Old vs. new

I like my Kindle. The lightweight device is superior to reading the iPad because, when I’m reading in bed (I know, you’re not supposed to read in bed, but even I have my vices), if I fall asleep, the Kindle hitting me in the face is a lot lighter than the iPad.

But, I like the physical presence of a book. I remember Giles in the tv show Buffy the Vampire Slayer saying that he “like the smell.” I think he was saying he was distrustful of computers which, in the 1990s, wasn’t too uncommon a complaint.

This goes back a long time, though. Lord Byron, in a passionate plea to the House of Commons in the early nineteenth century, sided with the Luddites opposing the use of mechanical looms. New technology is often scary, even in olden times.

Are we there yet?

I’m fairly confident we had an election back in November. No, I distinctly recall voting. And yet, there’s the runoff election in Georgia tomorrow (“Can’t wait to stop seeing political ads,” said every Georgian everywhere), a cacophonous Senate where members are still plotting to overturn election results, and a President who will not go gently, raging against not only the light, but just about everything.

And I thought it was exhausting in the months leading up to November.

What the vast majority of us know about politics comes from history and civics classes we took in grade school, dramatic programming like The West Wing, Designated Survivor, or House of Cards, and watching our politicians interact on the media stage. In 1979, Al Gore posited that “Television will change this institution, Mr. Speaker, just as it has changed the executive branch. But the good will far outweigh the bad.”

An while there may be some question as to how bad it’s gotten, there is an argument to be made for it based on the shear volume of political coverage. But maybe that in itself is an issue. With so much coverage, so many talking heads issuing their opinions on the topics, maybe we’re faced with a viewership fatigue – much like the poor residents in Georgia must be feeling over the onslaught of political ads.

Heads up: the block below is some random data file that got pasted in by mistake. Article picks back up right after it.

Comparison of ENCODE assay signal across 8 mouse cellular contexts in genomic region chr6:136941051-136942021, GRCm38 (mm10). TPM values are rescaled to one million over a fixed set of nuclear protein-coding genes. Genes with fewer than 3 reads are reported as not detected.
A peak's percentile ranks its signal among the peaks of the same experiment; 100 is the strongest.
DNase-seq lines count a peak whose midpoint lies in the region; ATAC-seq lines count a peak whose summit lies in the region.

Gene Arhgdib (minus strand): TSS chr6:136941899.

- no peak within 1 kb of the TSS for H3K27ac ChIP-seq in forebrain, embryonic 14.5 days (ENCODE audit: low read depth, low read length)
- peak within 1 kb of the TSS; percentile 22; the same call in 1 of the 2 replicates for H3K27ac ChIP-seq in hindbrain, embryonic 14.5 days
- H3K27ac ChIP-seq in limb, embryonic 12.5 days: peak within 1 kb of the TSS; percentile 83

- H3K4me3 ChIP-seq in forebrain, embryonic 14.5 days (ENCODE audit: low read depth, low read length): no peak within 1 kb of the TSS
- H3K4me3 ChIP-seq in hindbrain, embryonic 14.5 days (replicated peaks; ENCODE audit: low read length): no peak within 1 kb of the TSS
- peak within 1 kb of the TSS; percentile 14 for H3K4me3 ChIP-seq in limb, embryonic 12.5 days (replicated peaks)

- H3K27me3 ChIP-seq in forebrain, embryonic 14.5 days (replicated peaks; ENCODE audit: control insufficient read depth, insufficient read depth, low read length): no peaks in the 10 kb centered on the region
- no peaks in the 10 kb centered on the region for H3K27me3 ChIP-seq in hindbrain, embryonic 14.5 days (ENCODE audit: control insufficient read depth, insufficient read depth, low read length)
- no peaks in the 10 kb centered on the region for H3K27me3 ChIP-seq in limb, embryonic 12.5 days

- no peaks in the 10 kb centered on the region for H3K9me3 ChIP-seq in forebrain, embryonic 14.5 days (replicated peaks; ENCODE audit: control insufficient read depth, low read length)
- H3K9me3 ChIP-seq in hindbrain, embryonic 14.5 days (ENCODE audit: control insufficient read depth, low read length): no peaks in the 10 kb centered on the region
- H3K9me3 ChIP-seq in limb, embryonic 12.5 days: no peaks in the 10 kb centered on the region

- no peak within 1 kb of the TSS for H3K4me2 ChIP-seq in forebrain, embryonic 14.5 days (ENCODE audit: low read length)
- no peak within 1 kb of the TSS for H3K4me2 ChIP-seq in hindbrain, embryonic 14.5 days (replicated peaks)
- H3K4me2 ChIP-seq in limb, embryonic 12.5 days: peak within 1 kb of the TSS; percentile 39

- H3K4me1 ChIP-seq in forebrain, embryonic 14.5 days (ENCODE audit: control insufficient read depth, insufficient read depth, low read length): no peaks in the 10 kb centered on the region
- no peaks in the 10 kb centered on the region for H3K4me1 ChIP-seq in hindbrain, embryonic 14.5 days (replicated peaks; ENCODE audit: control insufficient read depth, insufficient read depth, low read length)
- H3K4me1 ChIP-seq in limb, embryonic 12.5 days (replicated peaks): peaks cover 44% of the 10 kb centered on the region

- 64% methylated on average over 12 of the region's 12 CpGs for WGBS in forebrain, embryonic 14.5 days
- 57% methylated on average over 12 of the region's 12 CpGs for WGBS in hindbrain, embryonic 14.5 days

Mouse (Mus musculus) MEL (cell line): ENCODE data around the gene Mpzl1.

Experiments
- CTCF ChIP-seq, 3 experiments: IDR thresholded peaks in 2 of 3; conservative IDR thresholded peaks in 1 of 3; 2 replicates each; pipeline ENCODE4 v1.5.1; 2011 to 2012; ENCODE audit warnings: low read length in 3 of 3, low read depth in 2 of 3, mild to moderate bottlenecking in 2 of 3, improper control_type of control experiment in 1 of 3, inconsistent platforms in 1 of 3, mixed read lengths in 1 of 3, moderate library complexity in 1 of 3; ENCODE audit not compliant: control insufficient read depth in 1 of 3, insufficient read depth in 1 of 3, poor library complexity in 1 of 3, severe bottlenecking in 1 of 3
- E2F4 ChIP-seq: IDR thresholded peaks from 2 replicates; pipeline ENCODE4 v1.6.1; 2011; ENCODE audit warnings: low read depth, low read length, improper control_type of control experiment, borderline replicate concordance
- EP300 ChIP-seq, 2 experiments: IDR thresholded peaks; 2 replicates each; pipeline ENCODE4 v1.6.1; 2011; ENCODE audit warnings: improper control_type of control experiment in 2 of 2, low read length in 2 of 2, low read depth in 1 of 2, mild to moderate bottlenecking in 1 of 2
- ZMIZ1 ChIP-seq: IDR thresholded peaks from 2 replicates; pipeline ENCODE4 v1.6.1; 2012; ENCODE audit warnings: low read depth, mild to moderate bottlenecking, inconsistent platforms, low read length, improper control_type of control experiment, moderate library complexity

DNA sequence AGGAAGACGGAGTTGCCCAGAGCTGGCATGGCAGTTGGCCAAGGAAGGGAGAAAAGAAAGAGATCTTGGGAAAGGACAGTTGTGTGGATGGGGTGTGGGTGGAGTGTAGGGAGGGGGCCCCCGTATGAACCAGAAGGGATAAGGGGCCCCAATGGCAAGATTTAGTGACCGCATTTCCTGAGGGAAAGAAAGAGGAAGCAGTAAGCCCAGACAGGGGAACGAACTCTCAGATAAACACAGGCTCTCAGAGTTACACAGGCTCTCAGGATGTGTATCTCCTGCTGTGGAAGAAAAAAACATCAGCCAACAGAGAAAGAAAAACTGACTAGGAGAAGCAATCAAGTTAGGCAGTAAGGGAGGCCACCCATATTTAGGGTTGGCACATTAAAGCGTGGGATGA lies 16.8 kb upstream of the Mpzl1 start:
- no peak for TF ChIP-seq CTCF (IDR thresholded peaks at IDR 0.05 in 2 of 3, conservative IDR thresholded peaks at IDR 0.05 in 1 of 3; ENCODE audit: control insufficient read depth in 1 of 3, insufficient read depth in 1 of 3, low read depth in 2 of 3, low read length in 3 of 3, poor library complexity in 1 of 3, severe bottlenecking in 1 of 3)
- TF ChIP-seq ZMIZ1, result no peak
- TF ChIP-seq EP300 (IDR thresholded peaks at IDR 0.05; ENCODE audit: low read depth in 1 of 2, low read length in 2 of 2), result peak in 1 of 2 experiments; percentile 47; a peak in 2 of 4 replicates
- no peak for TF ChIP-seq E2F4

What are you going to do with your life today

It’s a good question to ask any day, but here in the new year it’s exceptionally apt, particularly after the year that ended.

What are you going to do with your life today? Work towards something important to you? Rest and recover? While away the hours at something meaningless.

It’s a question you get to ask yourself every morning, and one only you get to answer.

Rein in the good ideas

I’ve been meditating more over the past few months and I’ve noticed than when I lose the moments of mindfulness, I’ll find good ideas popping up. At first, I struggled to try and recall them. This led to more thinking about them during meditation, disrupting my concentration even more.

I’ve started noting them down – pausing my meditation for a moment – so that when I return to the practice, I don’t have the distraction of knowing I’ll have to try and recollect the thought.

All creativity operates in much the same way. When we’re not beating down its door, it’s more apt to come calling. It just happens that it’s usually while we’re in the kitchen attempting to put out the small grease fire we’ve started while trying to cook for a dinner party of twelve. That is, when we’re focused so strongly on other things, good ideas tend to pop up – often at inopportune times.

I’ve yet to work out how to control the creative impulses, but I’m assured that it can be done. Most artists and creatives follow routines, repetition, and daily practices to ensure that the work moves forward, calling forth inspiration when at convenient times.